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article imageOp-Ed: Canadian Corporate Tax Freedom Day is January 30 this year

By Ken Hanly     Jan 29, 2013 in Business
Ottawa - A research study by the Canadian Labour Congress (CLC) shows that Corporate Tax Freedom Day, the day that corporations will have paid their taxes to all levels of government, will come on January 30 in 2013.
Last year when the CLC also made note of Corporate Tax Freedom day, defenders of the corporations said that Canada had to be competitive with other countries. However, Canadian corporate tax rates are already competitive but they are reduced anyway. Defenders also predicted that corporate taxes as a share of government revenue would increase but they decreased from 8.8% in 2010 to only 8.3% in 2011. However, back in the 1960s and1970s, average corporate income taxes were 11% of government revenue.
The Corporate Tax Freedom day has been getting earlier each year. On the other hand the Personal Tax Freedom Day for the average Canadian was June 11 last year. The Personal Tax Freedom Day is calculated every year by the conservative Fraser Institute think tank.
While the extra revenue gained by corporations is supposed to be used to create jobs, the unemployment rate in Canada remains high at 7.1%, which is still well above the rate of about 6% before the last recession. The CLC research shows that non-financial corporations reserves in the decade ending in 2011 went from $187 billion in 2001 to $575 billion in 2012. Just in one year, between 2010 and 2011, reserves went up by $72 billion more than twice the federal deficit for the same year.
Not only Ken Georgetti of the CLC complains about these uninvested reserves. The Bank of Canada Governor Mark Carney has described these reserves as "dead money" which corporations should put to work. Even the Conservative government's Finance Minister, Jim Flaherty, is frustrated by this hoarding of cash and has called upon companies to use their money to invest in Canada and create jobs.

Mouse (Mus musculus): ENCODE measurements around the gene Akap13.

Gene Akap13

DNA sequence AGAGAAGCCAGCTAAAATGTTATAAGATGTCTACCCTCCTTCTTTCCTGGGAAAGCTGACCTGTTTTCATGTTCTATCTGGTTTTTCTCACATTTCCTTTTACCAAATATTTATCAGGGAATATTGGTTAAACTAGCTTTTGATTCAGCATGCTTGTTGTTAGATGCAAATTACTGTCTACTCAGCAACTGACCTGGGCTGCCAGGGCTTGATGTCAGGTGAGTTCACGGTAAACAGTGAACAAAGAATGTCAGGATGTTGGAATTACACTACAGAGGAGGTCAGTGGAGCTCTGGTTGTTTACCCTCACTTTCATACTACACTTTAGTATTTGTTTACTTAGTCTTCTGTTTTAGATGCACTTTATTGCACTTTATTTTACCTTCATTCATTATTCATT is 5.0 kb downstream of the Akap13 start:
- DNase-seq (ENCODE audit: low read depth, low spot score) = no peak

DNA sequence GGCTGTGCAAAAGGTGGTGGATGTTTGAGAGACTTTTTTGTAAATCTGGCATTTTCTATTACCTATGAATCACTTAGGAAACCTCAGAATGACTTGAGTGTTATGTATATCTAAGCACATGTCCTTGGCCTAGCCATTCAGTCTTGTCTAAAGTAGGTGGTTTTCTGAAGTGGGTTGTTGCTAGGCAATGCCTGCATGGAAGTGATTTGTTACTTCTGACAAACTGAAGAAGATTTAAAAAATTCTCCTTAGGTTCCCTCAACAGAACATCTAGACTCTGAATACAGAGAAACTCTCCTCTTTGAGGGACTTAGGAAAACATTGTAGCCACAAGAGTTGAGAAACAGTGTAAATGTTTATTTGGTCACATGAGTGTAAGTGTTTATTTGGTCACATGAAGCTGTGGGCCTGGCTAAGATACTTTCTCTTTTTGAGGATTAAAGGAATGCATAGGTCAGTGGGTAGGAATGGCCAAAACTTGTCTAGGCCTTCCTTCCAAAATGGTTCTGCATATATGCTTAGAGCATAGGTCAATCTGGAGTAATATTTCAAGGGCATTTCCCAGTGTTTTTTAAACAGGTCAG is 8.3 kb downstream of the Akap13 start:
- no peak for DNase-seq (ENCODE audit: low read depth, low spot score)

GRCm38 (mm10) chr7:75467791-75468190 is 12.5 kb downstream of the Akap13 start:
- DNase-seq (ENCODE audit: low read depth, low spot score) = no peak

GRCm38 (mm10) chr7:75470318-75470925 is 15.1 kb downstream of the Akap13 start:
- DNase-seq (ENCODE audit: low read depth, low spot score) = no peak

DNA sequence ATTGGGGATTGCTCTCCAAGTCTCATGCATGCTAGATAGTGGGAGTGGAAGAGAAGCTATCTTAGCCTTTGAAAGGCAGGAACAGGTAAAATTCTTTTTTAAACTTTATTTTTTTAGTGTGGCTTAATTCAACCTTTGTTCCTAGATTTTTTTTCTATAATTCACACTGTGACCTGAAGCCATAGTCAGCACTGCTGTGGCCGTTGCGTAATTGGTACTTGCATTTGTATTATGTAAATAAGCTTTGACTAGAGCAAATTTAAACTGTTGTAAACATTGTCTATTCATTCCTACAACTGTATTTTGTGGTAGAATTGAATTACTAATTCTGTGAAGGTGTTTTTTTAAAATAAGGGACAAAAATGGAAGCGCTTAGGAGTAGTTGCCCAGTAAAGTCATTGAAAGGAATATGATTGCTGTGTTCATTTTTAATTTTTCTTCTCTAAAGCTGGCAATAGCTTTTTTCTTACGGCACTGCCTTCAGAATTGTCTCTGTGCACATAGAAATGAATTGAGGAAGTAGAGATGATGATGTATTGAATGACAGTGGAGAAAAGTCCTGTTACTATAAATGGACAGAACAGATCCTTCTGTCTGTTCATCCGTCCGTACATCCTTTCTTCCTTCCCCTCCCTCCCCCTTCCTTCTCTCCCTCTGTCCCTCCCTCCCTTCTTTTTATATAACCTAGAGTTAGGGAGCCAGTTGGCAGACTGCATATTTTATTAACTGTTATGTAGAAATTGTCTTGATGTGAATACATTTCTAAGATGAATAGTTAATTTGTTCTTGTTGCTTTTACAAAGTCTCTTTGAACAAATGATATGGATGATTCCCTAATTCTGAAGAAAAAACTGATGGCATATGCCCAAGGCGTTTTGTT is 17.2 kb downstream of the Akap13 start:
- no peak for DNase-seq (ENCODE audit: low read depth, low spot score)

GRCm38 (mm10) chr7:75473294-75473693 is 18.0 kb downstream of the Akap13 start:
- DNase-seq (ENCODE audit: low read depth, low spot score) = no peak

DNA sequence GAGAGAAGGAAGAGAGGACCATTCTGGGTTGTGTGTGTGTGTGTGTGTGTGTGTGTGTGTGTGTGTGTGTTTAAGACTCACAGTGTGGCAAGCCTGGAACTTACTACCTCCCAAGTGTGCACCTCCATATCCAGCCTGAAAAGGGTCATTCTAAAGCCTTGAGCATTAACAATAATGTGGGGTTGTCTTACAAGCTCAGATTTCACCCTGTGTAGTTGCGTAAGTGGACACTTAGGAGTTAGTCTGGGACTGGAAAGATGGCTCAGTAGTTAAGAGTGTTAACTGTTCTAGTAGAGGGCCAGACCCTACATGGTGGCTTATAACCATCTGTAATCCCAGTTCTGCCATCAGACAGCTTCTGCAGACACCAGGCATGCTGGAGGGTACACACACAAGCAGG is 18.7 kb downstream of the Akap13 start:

When it comes to rewarding CEOs Canadian corporations are generous. Canada's top 10 non-financial corporations paid their CEOs from $3.7 million to $40.9 million a year. Their yearly average income is 235 times that of the average wage earner in Canada.
Lower taxes on corporations means less revenue for the government. The Conservative government has borrowed money to finance programs, driving up the deficit and national debt. The government is now making cuts to programs to help reduce the deficit.
Ken Georgetti, head of the CLC, says that the government should target tax credits to companies that invest in machinery and increase productivity. As well, the government, Georgetti claims, should be spending money on infrastructure that increases productivity, including transit, workplace training and child care.
Finance Minister Jim Flaherty accuses the CLC of supporting higher taxes for firms. He is right that the CLC does support that on the grounds that corporate taxes are already lower than elsewhere in the G7 nations. Flaherty said that the CLC does not point out that business investment had increased by 6.2% since the slump. Of course, this was starting from a low base. Even Flaherty has complained about corporations sitting on their cash reserves. Flaherty said:"Our Conservative government is focused on leaving more money in the hands of investors, entrepreneurs and ultimately, growing the work force."
Gregory Thomas from the Canadian Taxpayers Federation claims that many companies have been using their cash reserves to survive in the economic downturn:These CEOs, if they think they can make a buck on an investment, they'll make it. They are not going to spend their nest egg if things are looking scary. There is no doubt some truth in this. Until the business outlook is more positive, companies will be tempted to hoard cash with the unfortunate results noted by the CLC and even Jim Flaherty. The appended video is a speech by Georgetti on Corporate Tax Freedom Day last year.
This opinion article was written by an independent writer. The opinions and views expressed herein are those of the author and are not necessarily intended to reflect those of
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